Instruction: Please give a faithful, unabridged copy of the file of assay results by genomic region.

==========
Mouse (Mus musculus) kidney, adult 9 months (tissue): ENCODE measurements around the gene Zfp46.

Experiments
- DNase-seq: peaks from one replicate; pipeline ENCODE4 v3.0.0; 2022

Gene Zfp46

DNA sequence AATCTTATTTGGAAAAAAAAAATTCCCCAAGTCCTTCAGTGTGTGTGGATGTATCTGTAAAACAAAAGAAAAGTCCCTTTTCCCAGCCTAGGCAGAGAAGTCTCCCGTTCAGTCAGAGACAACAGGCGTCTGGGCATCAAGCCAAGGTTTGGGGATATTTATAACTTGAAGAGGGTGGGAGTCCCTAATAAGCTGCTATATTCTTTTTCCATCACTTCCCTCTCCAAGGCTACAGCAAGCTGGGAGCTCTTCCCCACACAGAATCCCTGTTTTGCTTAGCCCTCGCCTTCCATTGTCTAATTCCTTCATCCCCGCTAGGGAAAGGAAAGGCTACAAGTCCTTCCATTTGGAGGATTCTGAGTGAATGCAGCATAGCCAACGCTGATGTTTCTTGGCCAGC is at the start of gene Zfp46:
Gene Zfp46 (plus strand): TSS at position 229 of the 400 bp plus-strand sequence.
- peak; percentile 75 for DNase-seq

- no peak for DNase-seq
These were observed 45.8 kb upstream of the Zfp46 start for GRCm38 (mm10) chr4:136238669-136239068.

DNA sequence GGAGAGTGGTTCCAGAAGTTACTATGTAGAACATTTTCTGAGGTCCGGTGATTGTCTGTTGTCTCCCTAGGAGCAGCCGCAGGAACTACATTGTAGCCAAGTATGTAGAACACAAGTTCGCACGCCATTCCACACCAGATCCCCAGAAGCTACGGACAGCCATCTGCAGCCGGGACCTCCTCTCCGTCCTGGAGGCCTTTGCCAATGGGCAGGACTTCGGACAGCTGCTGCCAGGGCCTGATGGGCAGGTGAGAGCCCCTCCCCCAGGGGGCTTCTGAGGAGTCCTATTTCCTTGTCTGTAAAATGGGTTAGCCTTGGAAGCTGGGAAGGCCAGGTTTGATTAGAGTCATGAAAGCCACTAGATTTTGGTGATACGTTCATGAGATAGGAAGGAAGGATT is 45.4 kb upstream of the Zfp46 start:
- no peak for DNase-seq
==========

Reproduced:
Mouse (Mus musculus) kidney, adult 9 months (tissue): ENCODE measurements around the gene Zfp46.

Experiments
- DNase-seq: peaks from one replicate; pipeline ENCODE4 v3.0.0; 2022

Gene Zfp46

DNA sequence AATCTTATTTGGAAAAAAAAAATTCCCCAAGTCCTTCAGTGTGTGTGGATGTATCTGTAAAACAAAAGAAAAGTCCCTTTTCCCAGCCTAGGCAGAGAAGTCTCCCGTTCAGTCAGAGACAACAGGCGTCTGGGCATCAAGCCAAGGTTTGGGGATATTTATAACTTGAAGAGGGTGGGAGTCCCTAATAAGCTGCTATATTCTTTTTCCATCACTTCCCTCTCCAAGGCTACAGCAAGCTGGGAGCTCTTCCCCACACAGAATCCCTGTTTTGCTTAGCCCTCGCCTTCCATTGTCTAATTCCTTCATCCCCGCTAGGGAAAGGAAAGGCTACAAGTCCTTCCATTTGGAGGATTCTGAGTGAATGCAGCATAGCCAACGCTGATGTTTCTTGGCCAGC is at the start of gene Zfp46:
Gene Zfp46 (plus strand): TSS at position 229 of the 400 bp plus-strand sequence.
- peak; percentile 75 for DNase-seq

- no peak for DNase-seq
These were observed 45.8 kb upstream of the Zfp46 start for GRCm38 (mm10) chr4:136238669-136239068.

DNA sequence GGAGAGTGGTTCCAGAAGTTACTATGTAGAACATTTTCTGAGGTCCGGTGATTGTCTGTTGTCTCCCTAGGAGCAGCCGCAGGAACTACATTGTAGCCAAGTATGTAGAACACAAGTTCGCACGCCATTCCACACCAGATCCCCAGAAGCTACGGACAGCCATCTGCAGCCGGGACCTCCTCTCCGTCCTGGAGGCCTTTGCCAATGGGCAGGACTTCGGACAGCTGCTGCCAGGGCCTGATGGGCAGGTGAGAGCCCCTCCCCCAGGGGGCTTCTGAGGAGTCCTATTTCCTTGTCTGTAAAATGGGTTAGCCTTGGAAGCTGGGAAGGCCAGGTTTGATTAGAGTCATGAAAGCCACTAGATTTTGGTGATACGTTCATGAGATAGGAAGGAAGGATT is 45.4 kb upstream of the Zfp46 start:
- no peak for DNase-seq